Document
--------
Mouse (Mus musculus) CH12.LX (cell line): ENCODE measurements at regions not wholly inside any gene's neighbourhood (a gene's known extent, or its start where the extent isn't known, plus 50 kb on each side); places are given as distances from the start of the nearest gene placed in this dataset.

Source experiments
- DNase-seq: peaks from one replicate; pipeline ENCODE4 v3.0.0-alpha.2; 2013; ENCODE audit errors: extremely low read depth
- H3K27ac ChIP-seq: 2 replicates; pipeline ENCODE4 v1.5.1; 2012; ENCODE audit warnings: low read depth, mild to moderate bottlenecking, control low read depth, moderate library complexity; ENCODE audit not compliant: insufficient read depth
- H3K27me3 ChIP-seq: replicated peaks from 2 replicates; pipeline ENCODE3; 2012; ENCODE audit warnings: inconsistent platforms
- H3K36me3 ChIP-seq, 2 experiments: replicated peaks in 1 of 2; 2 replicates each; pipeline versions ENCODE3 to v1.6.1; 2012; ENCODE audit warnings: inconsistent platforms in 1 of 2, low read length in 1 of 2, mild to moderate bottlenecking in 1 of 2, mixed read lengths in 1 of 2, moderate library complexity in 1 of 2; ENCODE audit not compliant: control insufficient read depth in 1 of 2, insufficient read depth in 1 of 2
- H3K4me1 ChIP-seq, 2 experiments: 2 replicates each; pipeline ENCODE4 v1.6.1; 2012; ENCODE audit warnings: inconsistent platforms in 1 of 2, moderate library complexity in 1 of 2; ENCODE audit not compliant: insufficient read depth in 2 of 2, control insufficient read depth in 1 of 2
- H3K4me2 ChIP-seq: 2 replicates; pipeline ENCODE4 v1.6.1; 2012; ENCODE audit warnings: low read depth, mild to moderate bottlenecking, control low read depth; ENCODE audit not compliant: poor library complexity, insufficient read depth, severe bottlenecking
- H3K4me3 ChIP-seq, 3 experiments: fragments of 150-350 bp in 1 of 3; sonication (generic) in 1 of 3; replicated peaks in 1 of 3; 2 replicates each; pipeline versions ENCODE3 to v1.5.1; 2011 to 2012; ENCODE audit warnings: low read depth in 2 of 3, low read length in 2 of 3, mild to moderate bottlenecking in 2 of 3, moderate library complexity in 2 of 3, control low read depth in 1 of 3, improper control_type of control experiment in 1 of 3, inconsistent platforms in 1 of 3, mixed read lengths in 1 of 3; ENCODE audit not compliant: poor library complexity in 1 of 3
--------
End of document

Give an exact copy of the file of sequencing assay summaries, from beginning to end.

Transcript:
Mouse (Mus musculus) CH12.LX (cell line): ENCODE measurements at regions not wholly inside any gene's neighbourhood (a gene's known extent, or its start where the extent isn't known, plus 50 kb on each side); places are given as distances from the start of the nearest gene placed in this dataset.

Source experiments
- DNase-seq: peaks from one replicate; pipeline ENCODE4 v3.0.0-alpha.2; 2013; ENCODE audit errors: extremely low read depth
- H3K27ac ChIP-seq: 2 replicates; pipeline ENCODE4 v1.5.1; 2012; ENCODE audit warnings: low read depth, mild to moderate bottlenecking, control low read depth, moderate library complexity; ENCODE audit not compliant: insufficient read depth
- H3K27me3 ChIP-seq: replicated peaks from 2 replicates; pipeline ENCODE3; 2012; ENCODE audit warnings: inconsistent platforms
- H3K36me3 ChIP-seq, 2 experiments: replicated peaks in 1 of 2; 2 replicates each; pipeline versions ENCODE3 to v1.6.1; 2012; ENCODE audit warnings: inconsistent platforms in 1 of 2, low read length in 1 of 2, mild to moderate bottlenecking in 1 of 2, mixed read lengths in 1 of 2, moderate library complexity in 1 of 2; ENCODE audit not compliant: control insufficient read depth in 1 of 2, insufficient read depth in 1 of 2
- H3K4me1 ChIP-seq, 2 experiments: 2 replicates each; pipeline ENCODE4 v1.6.1; 2012; ENCODE audit warnings: inconsistent platforms in 1 of 2, moderate library complexity in 1 of 2; ENCODE audit not compliant: insufficient read depth in 2 of 2, control insufficient read depth in 1 of 2
- H3K4me2 ChIP-seq: 2 replicates; pipeline ENCODE4 v1.6.1; 2012; ENCODE audit warnings: low read depth, mild to moderate bottlenecking, control low read depth; ENCODE audit not compliant: poor library complexity, insufficient read depth, severe bottlenecking
- H3K4me3 ChIP-seq, 3 experiments: fragments of 150-350 bp in 1 of 3; sonication (generic) in 1 of 3; replicated peaks in 1 of 3; 2 replicates each; pipeline versions ENCODE3 to v1.5.1; 2011 to 2012; ENCODE audit warnings: low read depth in 2 of 3, low read length in 2 of 3, mild to moderate bottlenecking in 2 of 3, moderate library complexity in 2 of 3, control low read depth in 1 of 3, improper control_type of control experiment in 1 of 3, inconsistent platforms in 1 of 3, mixed read lengths in 1 of 3; ENCODE audit not compliant: poor library complexity in 1 of 3